Quantum phase estimation - Question regarding rewriting the state

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• Peter_Newman
In summary, the conversation discusses the use of a new notation, ##|(b+l)(\text{mod } 2^t)\rangle##, introduced in the context of applying the inverse quantum Fourier transform. The purpose of this notation is to shift the labels of the states by a fixed offset ##b##, which is useful when dealing with periodic functions. This offset can be seen as noise in the measurement process, but it becomes purely phase information when taking the Fourier transform. The conversation also mentions that the offset is not explicitly explained in the source material and the explanation provided in the article is helpful in understanding its significance.
Peter_Newman
In Nielsen and Chuang p.223 we have the following situation:

$$\frac{1}{2^t} \sum\limits_{k,l=0}^{2^t-1} e^{\frac{-2\pi i k l}{2^t}} e^{2 \pi i \varphi k} |l\rangle$$

Which results from applying the inverse quantum Fourier transform to state ##\frac{1}{2^{t/2}} \sum\limits_{k=0}^{2^t-1} e^{-2\pi i \varphi k} |l\rangle##. We have more or less a sum over the basis states ##|l\rangle##. This is clear so far.

Next, the following new notation is then introduced ##|(b+l)(\text{mod } 2^t)\rangle##. Were we know from ##b## that it is an integer in the range from ##0## to ##2^t -1##.

What does this ##b+l## mean exactly, how is this to interpret? Why does one not leave it with the basic state ##|l\rangle##?

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You have computational basis states ##|0\rangle##, ##|1\rangle##, ##|2\rangle##, etc.

Instead of writing ##|2\rangle## you could write ##|1+1\rangle## because ##1+1=2##.

Instead of writing ##|2\rangle## you could write ##|3+7 \pmod{8}\rangle## because ##(3+7) \bmod 8 = 2##.

Get the idea? From that you can see that looking at ##\sum_\ell |b+\ell \pmod{N}\rangle## instead of ##\sum_\ell |\ell\rangle## is shifting the labels of the states over by some fixed offset ##b##, wrapping around just before you get to ##|N\rangle##.

Peter_Newman
Hello, thank you for the answer!

Yes because of the modular arithmetic one always remains in the "limits" of the index. One could also have added 42 to each state and calculate ##\text{mod } 2^t##, I suppose ;)

But what is the advantage of this? I mean, one does not introduce a new notation, in order to have nothing of it at the end?

Ah, it's not a description of a solution it's a description of a problem. When you have a register x that contains a uniform superposition and you measure f(x), where f is a periodic function period p, you are left with a superposition where every p'th state is present... with some uncontrollable offset b. The book is then going to show that when you take the Fourier transform of this register, the offset b becomes purely phase information; the magnitudes of the amplitudes of the superposition don't depend on b. Measuring in the frequency basis avoids the unknown offset problem.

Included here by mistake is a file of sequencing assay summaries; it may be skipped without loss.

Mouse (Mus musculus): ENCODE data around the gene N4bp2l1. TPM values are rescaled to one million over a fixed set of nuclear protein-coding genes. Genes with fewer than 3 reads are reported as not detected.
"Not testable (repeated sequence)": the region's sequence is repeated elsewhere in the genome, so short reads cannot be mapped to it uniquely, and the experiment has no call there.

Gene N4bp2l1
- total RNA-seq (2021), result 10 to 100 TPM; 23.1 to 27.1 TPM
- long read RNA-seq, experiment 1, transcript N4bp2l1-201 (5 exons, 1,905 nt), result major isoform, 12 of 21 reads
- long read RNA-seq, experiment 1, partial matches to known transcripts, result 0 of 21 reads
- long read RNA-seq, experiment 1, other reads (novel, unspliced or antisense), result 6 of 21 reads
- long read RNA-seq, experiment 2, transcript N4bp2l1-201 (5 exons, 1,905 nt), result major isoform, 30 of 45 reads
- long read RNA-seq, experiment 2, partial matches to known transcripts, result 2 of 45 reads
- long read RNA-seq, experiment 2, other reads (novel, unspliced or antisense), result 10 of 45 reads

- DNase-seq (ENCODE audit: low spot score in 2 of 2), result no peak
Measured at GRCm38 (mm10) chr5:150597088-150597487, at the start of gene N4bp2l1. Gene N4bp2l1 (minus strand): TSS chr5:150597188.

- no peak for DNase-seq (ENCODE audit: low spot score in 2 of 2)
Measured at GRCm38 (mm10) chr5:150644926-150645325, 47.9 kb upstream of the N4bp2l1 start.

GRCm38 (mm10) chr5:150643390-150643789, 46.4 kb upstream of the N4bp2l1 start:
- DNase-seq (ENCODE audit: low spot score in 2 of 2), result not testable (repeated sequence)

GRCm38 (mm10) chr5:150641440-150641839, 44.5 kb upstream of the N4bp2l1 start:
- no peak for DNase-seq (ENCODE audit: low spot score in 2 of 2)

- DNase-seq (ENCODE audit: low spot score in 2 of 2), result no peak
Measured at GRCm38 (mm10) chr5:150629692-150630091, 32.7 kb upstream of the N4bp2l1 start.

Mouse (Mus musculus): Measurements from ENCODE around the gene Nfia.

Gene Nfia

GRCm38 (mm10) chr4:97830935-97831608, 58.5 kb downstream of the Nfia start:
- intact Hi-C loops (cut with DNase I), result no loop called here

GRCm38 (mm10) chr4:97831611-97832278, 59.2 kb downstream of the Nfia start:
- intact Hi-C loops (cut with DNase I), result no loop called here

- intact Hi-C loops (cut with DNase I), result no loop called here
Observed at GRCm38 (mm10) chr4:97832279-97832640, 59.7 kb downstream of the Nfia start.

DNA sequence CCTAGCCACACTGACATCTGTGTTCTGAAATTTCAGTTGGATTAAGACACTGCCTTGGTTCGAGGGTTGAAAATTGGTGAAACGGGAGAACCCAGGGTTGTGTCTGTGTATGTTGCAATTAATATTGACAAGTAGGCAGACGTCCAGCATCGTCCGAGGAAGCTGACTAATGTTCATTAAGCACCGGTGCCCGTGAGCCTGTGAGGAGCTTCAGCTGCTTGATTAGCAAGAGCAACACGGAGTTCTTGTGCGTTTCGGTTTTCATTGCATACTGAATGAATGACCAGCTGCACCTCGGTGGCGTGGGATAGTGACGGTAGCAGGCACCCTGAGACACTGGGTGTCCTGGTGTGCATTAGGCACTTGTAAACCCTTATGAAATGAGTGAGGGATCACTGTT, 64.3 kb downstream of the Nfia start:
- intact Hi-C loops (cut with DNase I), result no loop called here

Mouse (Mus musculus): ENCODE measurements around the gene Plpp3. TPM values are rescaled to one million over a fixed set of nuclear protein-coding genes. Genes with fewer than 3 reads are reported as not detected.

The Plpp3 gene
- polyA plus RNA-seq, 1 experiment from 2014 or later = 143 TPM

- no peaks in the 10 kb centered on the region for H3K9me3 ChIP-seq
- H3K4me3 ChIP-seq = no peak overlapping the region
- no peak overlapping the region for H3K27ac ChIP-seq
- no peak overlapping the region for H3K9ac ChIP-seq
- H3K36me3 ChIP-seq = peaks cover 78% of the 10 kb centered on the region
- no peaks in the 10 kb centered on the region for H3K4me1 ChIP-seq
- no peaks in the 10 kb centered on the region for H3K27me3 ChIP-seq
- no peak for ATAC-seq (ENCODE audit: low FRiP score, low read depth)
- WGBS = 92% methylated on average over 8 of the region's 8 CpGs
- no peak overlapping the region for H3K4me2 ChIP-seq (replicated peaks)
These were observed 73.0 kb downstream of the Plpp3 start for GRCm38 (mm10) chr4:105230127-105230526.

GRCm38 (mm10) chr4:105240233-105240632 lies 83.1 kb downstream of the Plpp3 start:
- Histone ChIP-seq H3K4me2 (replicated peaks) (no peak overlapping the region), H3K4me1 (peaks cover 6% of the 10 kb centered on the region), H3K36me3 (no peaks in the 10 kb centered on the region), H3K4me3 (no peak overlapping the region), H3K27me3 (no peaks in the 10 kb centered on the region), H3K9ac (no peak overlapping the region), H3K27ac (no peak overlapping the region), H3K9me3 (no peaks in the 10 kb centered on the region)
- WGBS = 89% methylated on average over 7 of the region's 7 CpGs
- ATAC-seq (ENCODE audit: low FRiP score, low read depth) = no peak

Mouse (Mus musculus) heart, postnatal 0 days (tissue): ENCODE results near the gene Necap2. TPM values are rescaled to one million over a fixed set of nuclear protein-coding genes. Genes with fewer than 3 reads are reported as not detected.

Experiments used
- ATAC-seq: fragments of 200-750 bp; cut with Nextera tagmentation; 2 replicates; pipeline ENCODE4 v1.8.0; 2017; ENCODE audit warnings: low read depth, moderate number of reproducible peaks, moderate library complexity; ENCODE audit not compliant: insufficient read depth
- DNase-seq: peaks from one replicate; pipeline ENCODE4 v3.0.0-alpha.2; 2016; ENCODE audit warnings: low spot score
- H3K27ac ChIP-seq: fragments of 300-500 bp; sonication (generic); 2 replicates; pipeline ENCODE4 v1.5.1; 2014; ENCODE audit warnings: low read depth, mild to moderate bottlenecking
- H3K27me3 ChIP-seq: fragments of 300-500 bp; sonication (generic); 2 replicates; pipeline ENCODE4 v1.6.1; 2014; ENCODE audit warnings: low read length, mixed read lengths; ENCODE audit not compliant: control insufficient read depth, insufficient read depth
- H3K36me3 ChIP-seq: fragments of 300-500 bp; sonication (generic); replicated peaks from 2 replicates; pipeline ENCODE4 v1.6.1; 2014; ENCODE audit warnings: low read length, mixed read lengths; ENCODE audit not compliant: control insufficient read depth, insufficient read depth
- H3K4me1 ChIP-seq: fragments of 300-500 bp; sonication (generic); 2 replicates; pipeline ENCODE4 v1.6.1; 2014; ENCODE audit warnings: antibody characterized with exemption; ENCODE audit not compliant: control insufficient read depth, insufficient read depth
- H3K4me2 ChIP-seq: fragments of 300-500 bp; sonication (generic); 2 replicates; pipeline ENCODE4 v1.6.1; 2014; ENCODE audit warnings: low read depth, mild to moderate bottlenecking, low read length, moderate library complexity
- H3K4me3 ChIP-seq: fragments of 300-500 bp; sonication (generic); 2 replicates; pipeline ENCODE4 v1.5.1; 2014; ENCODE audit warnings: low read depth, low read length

Image is from here: https://algassert.com/post/1718

Peter_Newman

So let me understand this correctly. So with the offset ##b## in ##l+b## you are anticipating something at the point (anticipating shor algorithm)? I find problematic that at the point it is not pointed out where the offset comes from and why it occurs. Mathematically this is equivalent whether I write ##\sum_\ell |\ell\rangle## or ##\sum_\ell |b+\ell \pmod{N}\rangle##, the index remains the same. I can only explain this in such a way that one would like to measure ideally ##l##, but this does not always go so that one then "measures around" ##l## with a distance of ##b##.

I take from your article that this offset is caused by the sampling and can be dismissed/interpreted quasi as noise. And exactly this noise is picked up by considering this as offset?! This is a good explanation, which I would have liked to see in the Nielsen as well.

Is my reasoning right so far?

1. What is quantum phase estimation?

Quantum phase estimation is a quantum algorithm used to estimate the phase of a quantum state. It is a key component in many quantum algorithms, including Shor's algorithm for factoring large numbers.

2. How does quantum phase estimation work?

In quantum phase estimation, the input state is first prepared and then transformed using a series of controlled operations and measurements. The resulting measurements are then used to estimate the phase of the input state.

3. What is the significance of quantum phase estimation?

Quantum phase estimation is significant because it allows for the efficient estimation of the phase of a quantum state, which is a crucial step in many quantum algorithms. It also has applications in quantum metrology and quantum simulation.

4. Can quantum phase estimation be used for any quantum state?

Quantum phase estimation can be used for any quantum state, as long as the state can be prepared and manipulated using quantum operations. However, the accuracy of the estimation may vary depending on the complexity of the state.

5. Are there any challenges or limitations to quantum phase estimation?

One of the main challenges of quantum phase estimation is the need for precise and accurate control of quantum operations and measurements. It also requires a large number of qubits to achieve high accuracy, making it difficult to implement on current quantum computers. Additionally, errors and noise in the quantum system can affect the accuracy of the estimation.

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